Visa Global Accessibility Requirements
Meets WCAG 2.1 AA
Web Content Accessibility Guidelines (WCAG) 2.1 AA is the de facto global standard for accessibility and when products conform to this standard, they are better products for people around the globe, with fewer barriers to people with disabilities.
Custom Written and User-Centric
While WCAG 2.1 is designed to help users with disabilities, the real users of this valuable standard are designers, developers, and testers. After researching these solution makers and how they work and learn, we decided to translate WCAG 2.1 AA into a set of simple requirements and test cases that would allow Visa staff to more easily and consistently create accessible products. We call them Visa's Global Accessibility Requirements, or the VGAR, for short.
Easy to Follow, Easy to Test
Besides writing our own set of 120+ requirements that work for Visa products, we asked our staff how they could best use such requirements. While WCAG 2.1 is organized by user goals, the VGAR is organized in two different ways:
- For developers and designers, the VGAR Requirements are organized by type of work and then by component. With included code samples, the VGAR Requirements give developers what they need, in context, and on demand.
- For QA testers, the VGAR Test Procedures are organized by testing tool. With links and descriptions for each tool (and how-to videos on the way), these procedures give testers what they need in a more efficient order.
We put a lot of time into creating a set of clear and concise requirements that worked for Visa products and it just made sense to share the requirements with others. Your situation may require different or modified requirements*, but we invite you to take a look at what we use and contribute to a more accessible web for everyone!
Everyone involved in the product development lifecycle has a role to play in making products accessible for people around the globe. Learn about users with disabilities and keep these users in mind as features, designs, interactions, and code decisions are made and evaluated. Accessibility is not a fix; it's a process.
Plan and Lead
Product managers, project managers, and leadership have a critical role to play in ensuring a successful accessibility effort. Accessibility must be a priority from the beginning, with direction and strategy pointing to features that include as many people as possible.
Visual and interaction designers are responsible for creating experiences that work for the widest range of users. By following the VGAR design requirements and understanding how different users interact with digital content, this team can deliver more inclusive designs.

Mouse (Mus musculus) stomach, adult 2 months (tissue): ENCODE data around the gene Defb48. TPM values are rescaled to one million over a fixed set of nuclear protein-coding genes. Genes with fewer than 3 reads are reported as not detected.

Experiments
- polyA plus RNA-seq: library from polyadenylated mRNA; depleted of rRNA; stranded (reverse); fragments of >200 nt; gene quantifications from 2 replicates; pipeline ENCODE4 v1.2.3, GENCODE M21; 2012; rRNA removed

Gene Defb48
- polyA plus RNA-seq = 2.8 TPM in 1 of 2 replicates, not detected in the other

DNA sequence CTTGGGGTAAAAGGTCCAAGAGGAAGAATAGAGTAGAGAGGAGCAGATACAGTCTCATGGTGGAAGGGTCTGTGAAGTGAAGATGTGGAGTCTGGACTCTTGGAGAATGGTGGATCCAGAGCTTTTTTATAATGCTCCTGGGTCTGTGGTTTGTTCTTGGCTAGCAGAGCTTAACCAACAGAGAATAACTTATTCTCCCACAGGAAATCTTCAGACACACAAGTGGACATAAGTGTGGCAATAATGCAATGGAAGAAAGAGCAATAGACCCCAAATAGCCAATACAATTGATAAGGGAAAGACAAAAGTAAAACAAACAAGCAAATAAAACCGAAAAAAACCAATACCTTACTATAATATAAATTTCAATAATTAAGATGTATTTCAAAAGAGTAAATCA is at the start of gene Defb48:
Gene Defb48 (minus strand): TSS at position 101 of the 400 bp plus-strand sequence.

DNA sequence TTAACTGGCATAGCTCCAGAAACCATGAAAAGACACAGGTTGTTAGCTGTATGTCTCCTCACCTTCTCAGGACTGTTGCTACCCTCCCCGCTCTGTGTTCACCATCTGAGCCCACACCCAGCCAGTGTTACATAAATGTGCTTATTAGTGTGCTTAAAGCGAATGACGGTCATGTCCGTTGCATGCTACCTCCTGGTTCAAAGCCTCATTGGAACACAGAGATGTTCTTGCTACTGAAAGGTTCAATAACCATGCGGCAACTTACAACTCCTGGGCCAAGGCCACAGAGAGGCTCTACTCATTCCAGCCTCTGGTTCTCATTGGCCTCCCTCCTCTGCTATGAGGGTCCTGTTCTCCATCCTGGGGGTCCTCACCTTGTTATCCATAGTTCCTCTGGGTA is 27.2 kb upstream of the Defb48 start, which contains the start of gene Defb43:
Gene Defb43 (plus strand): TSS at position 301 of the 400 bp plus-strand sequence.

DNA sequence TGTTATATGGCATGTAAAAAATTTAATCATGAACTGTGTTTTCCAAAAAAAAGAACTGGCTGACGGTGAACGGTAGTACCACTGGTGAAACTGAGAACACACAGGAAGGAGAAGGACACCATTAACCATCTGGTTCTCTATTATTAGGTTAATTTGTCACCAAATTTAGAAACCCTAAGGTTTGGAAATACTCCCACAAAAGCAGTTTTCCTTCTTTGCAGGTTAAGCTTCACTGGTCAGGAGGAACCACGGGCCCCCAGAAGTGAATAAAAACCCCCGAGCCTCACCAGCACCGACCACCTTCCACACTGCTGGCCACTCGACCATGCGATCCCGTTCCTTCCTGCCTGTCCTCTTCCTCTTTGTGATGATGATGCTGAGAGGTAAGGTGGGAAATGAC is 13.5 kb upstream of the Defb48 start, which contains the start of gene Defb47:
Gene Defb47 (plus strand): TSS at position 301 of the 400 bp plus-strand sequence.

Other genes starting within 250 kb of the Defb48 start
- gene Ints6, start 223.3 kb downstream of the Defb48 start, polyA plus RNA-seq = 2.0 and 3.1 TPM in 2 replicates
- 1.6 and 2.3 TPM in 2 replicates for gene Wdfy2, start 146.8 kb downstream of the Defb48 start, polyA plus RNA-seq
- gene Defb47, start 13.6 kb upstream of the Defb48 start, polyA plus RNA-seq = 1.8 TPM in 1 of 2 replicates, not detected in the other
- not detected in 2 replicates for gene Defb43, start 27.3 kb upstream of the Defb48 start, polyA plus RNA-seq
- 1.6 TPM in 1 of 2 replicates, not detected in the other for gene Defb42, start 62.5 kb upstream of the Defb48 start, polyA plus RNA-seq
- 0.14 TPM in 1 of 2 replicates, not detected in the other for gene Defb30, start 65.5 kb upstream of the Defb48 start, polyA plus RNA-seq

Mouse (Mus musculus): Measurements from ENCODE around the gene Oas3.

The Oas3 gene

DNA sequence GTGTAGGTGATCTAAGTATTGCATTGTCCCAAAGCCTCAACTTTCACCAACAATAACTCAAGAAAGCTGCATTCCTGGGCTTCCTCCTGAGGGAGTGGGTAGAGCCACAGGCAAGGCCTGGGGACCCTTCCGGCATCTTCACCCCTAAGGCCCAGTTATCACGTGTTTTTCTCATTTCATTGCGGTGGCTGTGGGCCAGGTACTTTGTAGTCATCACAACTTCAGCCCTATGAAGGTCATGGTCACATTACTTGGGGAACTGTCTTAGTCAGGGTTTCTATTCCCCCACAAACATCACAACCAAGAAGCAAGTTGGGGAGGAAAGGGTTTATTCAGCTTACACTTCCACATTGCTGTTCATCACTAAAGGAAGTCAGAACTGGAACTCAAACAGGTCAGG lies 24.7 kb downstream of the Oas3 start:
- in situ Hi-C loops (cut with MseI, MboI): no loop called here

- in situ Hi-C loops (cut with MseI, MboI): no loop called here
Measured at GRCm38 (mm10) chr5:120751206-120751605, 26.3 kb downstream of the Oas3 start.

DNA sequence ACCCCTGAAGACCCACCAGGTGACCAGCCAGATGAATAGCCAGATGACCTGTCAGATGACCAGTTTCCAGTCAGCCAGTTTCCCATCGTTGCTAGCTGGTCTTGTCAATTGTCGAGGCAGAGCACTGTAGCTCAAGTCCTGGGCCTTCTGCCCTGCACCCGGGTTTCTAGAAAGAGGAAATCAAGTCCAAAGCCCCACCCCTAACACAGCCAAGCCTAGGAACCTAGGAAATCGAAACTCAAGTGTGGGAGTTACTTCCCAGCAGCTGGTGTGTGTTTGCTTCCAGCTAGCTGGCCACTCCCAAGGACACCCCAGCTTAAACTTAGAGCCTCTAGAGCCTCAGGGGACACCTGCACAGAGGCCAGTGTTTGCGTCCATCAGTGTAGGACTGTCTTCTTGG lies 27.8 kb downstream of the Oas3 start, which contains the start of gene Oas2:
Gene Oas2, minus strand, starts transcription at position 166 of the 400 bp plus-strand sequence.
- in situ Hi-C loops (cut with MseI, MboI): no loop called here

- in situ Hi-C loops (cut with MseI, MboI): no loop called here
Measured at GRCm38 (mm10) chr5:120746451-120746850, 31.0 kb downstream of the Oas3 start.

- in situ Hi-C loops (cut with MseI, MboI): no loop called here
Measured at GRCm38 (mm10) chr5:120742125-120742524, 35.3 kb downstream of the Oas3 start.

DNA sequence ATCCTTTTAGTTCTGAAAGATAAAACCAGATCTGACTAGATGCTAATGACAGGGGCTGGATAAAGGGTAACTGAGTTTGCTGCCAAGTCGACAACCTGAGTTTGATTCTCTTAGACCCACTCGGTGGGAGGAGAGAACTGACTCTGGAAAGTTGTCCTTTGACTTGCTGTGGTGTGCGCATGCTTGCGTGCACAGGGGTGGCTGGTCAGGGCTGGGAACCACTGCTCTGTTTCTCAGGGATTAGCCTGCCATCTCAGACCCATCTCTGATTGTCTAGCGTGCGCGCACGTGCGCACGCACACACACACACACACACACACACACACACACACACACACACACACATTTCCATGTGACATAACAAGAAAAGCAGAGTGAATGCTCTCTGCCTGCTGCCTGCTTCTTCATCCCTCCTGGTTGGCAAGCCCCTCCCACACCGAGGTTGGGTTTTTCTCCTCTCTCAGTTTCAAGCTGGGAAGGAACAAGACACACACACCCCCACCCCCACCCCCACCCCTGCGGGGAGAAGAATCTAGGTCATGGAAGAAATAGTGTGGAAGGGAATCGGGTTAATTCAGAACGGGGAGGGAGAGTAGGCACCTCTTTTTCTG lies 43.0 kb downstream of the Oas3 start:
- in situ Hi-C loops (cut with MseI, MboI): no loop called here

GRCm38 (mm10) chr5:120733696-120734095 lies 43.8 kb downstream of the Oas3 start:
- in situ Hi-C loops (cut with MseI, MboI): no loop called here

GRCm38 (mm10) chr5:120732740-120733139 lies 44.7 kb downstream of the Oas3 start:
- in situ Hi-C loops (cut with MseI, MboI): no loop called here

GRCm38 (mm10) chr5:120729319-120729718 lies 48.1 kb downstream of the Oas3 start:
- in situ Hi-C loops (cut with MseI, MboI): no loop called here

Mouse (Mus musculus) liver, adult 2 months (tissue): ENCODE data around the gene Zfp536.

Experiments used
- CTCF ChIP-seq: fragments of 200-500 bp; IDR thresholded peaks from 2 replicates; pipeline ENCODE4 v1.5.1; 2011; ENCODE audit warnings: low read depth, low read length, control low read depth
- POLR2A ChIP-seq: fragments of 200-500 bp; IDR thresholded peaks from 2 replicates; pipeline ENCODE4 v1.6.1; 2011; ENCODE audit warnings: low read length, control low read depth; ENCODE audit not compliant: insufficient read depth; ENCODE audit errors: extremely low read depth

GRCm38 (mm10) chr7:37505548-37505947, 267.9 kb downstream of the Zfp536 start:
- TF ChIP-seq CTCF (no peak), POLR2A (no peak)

Developers must be disciplined and thorough to deliver pixel- and interaction-perfect interfaces that maintain the inclusivity of the designs they are given. By following the VGAR Requirements and working with an accessibility expert when needed, development teams can deliver more accessible interfaces.
Automated and manual testing is used to validate that accessibility has been effectively considered in a product. The VGAR Test Procedures are streamlined and organized to allow more efficient testing without deep subject matter expertise.
Have something to say?
We welcome your comments and feedback, however; it's important to remember that the VGAR is designed to work for Visa products and you may find that a specific requirement doesn't work for your specific situation*. We're happy to talk about it and have been known to make updates based on feedback, but we maintain these requirements for our own use with the hopes that they may be useful to others as well!
We are also aware that this site isn't fully accessible today, but wanted to share the VGAR as soon as we could while we improve the site.
All that said, feel free to use the "I Have Feedback!" button to get in touch.
* These materials and steps outlined on this website are provided “AS IS” and are intended for illustrative purposes only. They should not be relied upon for marketing, legal, tax, financial, regulatory or other advice. You are responsible for the legal aspects of any implementation of the concepts illustrated herein. Further, Visa neither makes any warranty or representation as to the completeness or accuracy of this information, nor assumes any liability or responsibility that may result from reliance on such information. You should not act or rely on such content without seeking the advice of a professional. All brand names, logos and/or trademarks are the property of their respective owners, are used for identification purposes only, and do not necessarily imply product endorsement or affiliation with Visa.